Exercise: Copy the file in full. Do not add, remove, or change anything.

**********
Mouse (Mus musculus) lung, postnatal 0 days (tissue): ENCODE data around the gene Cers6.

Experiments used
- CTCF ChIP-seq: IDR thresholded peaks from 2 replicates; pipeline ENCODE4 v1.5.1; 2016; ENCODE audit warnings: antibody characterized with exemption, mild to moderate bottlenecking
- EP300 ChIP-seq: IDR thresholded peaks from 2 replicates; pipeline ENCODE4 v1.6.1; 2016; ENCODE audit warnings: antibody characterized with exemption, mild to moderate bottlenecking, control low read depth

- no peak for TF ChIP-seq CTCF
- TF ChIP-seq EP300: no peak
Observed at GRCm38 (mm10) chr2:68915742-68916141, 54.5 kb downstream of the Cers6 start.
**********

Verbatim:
Mouse (Mus musculus) lung, postnatal 0 days (tissue): ENCODE data around the gene Cers6.

Experiments used
- CTCF ChIP-seq: IDR thresholded peaks from 2 replicates; pipeline ENCODE4 v1.5.1; 2016; ENCODE audit warnings: antibody characterized with exemption, mild to moderate bottlenecking
- EP300 ChIP-seq: IDR thresholded peaks from 2 replicates; pipeline ENCODE4 v1.6.1; 2016; ENCODE audit warnings: antibody characterized with exemption, mild to moderate bottlenecking, control low read depth

- no peak for TF ChIP-seq CTCF
- TF ChIP-seq EP300: no peak
Observed at GRCm38 (mm10) chr2:68915742-68916141, 54.5 kb downstream of the Cers6 start.